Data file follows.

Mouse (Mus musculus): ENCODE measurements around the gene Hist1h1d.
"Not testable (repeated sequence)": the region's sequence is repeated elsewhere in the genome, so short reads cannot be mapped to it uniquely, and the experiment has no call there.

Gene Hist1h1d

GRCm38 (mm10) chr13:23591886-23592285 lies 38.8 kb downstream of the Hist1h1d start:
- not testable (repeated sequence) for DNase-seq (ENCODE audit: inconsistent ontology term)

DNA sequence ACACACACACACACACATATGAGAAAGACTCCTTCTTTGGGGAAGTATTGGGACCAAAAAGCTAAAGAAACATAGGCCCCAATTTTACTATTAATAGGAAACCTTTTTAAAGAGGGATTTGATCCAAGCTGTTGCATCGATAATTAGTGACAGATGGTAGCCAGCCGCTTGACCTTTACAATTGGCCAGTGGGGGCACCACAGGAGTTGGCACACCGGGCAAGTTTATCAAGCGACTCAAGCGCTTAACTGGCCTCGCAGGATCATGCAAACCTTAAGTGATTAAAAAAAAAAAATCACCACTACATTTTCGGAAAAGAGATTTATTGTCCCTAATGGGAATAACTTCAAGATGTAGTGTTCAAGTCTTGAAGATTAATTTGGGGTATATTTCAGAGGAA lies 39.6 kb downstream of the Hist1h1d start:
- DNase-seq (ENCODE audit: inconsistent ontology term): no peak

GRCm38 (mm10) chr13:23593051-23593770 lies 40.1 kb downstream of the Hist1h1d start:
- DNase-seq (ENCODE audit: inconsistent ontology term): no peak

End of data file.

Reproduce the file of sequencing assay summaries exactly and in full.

Mouse (Mus musculus): ENCODE measurements around the gene Hist1h1d.
"Not testable (repeated sequence)": the region's sequence is repeated elsewhere in the genome, so short reads cannot be mapped to it uniquely, and the experiment has no call there.

Gene Hist1h1d

GRCm38 (mm10) chr13:23591886-23592285 lies 38.8 kb downstream of the Hist1h1d start:
- not testable (repeated sequence) for DNase-seq (ENCODE audit: inconsistent ontology term)

DNA sequence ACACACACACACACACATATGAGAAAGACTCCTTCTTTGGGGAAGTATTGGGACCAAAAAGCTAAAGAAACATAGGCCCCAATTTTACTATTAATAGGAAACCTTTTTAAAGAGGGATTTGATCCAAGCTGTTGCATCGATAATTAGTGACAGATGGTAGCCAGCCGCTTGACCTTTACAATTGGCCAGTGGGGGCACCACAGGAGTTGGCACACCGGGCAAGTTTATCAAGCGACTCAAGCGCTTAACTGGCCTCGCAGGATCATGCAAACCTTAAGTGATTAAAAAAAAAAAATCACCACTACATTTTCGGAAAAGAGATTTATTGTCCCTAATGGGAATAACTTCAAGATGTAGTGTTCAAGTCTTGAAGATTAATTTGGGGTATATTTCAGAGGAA lies 39.6 kb downstream of the Hist1h1d start:
- DNase-seq (ENCODE audit: inconsistent ontology term): no peak

GRCm38 (mm10) chr13:23593051-23593770 lies 40.1 kb downstream of the Hist1h1d start:
- DNase-seq (ENCODE audit: inconsistent ontology term): no peak